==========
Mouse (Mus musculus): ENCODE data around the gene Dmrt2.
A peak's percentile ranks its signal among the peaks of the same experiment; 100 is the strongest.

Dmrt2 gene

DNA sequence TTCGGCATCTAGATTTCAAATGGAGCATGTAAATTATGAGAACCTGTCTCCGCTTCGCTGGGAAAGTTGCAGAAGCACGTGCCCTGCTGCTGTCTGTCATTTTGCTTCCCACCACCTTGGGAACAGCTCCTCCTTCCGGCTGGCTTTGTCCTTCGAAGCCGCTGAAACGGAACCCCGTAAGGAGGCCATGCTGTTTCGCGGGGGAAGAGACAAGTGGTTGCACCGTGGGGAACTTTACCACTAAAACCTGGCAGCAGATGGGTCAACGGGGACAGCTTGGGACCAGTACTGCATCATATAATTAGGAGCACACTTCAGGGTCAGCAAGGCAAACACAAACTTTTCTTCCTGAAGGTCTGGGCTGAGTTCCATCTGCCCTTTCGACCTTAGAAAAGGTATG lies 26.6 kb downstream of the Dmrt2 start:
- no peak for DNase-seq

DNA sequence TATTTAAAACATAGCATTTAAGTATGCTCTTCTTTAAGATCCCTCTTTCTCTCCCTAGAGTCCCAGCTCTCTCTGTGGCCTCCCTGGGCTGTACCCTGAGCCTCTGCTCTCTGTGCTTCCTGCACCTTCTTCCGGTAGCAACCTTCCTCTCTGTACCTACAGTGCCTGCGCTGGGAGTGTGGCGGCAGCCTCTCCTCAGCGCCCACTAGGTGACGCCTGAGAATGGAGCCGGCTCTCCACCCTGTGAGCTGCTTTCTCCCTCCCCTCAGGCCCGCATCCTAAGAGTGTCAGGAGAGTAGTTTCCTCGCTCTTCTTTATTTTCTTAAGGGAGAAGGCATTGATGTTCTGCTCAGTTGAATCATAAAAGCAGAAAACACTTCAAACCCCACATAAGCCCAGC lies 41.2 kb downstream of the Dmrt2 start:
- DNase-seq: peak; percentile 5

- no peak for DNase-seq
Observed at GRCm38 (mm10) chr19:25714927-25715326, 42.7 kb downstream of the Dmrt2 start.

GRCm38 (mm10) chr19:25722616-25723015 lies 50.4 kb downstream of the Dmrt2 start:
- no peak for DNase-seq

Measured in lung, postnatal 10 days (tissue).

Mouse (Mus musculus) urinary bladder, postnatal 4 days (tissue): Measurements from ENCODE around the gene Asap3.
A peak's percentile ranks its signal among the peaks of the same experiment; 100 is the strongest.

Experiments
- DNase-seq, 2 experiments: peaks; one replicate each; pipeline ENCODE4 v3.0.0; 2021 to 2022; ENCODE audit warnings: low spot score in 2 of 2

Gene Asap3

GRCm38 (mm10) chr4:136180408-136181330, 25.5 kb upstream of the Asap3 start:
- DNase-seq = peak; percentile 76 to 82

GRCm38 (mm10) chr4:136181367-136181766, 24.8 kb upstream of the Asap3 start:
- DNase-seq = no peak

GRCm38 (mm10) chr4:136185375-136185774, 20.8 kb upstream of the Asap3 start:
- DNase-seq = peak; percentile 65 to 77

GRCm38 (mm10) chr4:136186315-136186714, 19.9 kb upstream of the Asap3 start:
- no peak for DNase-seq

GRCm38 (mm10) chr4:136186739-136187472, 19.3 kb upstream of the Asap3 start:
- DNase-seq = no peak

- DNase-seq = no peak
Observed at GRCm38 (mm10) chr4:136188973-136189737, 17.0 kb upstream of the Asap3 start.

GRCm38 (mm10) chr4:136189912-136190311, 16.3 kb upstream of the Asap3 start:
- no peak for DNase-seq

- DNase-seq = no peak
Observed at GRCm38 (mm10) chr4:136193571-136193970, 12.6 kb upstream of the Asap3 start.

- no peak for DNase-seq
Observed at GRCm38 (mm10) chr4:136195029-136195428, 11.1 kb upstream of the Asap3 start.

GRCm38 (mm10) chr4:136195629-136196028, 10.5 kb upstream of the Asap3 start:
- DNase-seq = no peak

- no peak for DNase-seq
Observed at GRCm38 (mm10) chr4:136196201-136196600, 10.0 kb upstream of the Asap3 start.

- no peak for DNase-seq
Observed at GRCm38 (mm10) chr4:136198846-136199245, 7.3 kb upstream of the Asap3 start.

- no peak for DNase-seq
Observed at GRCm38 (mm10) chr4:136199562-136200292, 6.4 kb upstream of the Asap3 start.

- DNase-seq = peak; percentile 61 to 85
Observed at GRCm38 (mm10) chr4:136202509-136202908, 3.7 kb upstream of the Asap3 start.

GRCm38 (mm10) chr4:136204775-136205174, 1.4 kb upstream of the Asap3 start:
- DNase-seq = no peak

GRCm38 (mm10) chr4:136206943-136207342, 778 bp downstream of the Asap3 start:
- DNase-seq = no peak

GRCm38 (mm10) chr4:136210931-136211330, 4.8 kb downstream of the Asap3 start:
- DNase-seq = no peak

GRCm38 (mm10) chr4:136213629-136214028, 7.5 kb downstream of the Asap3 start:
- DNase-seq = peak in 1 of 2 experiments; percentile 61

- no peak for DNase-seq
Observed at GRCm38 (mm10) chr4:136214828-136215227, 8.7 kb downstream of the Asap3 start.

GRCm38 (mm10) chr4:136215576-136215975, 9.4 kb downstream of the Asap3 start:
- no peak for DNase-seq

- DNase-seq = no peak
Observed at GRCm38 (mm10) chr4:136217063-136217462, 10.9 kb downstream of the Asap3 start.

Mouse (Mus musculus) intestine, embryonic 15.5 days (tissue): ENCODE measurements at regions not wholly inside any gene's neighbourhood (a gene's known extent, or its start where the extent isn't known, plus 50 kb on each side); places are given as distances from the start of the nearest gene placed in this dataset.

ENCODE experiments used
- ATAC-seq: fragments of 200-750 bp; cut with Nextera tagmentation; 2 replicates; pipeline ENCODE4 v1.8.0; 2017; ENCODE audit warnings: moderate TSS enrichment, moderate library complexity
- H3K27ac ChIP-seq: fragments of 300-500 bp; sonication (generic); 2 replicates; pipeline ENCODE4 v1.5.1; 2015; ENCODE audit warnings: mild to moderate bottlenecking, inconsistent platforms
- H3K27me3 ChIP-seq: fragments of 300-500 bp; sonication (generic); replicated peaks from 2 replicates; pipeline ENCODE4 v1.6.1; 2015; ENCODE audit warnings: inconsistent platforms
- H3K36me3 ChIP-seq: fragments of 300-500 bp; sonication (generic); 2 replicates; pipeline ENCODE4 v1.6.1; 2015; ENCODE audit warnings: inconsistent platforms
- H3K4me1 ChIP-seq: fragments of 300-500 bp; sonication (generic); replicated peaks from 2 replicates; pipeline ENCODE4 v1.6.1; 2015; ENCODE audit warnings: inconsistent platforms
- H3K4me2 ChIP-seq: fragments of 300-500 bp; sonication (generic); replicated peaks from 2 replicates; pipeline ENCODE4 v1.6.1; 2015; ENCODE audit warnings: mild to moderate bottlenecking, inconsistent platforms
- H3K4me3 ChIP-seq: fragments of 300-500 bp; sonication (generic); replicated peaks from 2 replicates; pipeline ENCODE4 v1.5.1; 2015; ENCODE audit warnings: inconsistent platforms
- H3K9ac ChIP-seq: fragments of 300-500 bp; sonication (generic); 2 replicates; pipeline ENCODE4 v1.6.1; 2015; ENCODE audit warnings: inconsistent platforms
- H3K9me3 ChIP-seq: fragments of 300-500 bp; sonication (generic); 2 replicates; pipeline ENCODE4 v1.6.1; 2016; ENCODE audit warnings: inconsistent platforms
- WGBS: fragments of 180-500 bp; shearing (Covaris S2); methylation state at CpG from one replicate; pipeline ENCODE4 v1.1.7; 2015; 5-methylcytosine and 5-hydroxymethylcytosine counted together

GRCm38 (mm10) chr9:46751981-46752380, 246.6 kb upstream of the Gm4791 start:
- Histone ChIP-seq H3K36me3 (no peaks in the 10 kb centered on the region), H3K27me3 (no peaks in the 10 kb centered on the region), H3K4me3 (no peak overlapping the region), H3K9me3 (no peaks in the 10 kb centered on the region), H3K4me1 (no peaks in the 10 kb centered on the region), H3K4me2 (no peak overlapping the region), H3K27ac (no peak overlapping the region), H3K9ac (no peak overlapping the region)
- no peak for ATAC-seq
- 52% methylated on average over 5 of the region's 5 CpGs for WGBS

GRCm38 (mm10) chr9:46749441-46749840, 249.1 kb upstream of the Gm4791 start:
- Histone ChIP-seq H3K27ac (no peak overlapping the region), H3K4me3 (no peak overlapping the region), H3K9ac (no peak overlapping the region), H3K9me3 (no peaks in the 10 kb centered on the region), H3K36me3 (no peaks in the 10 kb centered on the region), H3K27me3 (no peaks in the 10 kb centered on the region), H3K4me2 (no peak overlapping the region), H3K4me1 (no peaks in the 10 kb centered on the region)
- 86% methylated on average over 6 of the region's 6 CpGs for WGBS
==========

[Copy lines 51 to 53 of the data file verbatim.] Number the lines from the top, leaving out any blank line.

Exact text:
- DNase-seq = no peak

GRCm38 (mm10) chr4:136213629-136214028, 7.5 kb downstream of the Asap3 start:
- DNase-seq = peak in 1 of 2 experiments; percentile 61